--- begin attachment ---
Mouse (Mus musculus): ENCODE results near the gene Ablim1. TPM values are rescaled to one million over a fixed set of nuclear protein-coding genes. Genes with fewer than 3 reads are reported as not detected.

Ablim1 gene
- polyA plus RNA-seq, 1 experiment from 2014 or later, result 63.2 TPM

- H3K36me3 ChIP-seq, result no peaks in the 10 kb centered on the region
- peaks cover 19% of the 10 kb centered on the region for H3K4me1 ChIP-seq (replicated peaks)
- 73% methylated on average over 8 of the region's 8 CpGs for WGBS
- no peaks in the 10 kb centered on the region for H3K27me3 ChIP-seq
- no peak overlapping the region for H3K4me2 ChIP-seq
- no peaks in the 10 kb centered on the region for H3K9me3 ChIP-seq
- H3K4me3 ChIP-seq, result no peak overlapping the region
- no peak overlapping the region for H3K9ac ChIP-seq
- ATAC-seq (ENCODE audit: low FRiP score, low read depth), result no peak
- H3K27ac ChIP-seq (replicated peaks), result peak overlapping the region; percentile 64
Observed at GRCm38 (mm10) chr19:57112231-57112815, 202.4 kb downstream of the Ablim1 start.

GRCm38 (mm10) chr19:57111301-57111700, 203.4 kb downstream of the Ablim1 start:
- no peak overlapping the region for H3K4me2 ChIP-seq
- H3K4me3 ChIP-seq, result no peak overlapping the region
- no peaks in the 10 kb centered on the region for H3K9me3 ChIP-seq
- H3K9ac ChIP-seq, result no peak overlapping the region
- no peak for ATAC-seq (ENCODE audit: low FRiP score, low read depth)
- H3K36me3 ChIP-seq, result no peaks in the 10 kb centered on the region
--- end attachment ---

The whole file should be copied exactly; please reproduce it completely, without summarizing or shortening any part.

Mouse (Mus musculus): ENCODE results near the gene Ablim1. TPM values are rescaled to one million over a fixed set of nuclear protein-coding genes. Genes with fewer than 3 reads are reported as not detected.

Ablim1 gene
- polyA plus RNA-seq, 1 experiment from 2014 or later, result 63.2 TPM

- H3K36me3 ChIP-seq, result no peaks in the 10 kb centered on the region
- peaks cover 19% of the 10 kb centered on the region for H3K4me1 ChIP-seq (replicated peaks)
- 73% methylated on average over 8 of the region's 8 CpGs for WGBS
- no peaks in the 10 kb centered on the region for H3K27me3 ChIP-seq
- no peak overlapping the region for H3K4me2 ChIP-seq
- no peaks in the 10 kb centered on the region for H3K9me3 ChIP-seq
- H3K4me3 ChIP-seq, result no peak overlapping the region
- no peak overlapping the region for H3K9ac ChIP-seq
- ATAC-seq (ENCODE audit: low FRiP score, low read depth), result no peak
- H3K27ac ChIP-seq (replicated peaks), result peak overlapping the region; percentile 64
Observed at GRCm38 (mm10) chr19:57112231-57112815, 202.4 kb downstream of the Ablim1 start.

GRCm38 (mm10) chr19:57111301-57111700, 203.4 kb downstream of the Ablim1 start:
- no peak overlapping the region for H3K4me2 ChIP-seq
- H3K4me3 ChIP-seq, result no peak overlapping the region
- no peaks in the 10 kb centered on the region for H3K9me3 ChIP-seq
- H3K9ac ChIP-seq, result no peak overlapping the region
- no peak for ATAC-seq (ENCODE audit: low FRiP score, low read depth)
- H3K36me3 ChIP-seq, result no peaks in the 10 kb centered on the region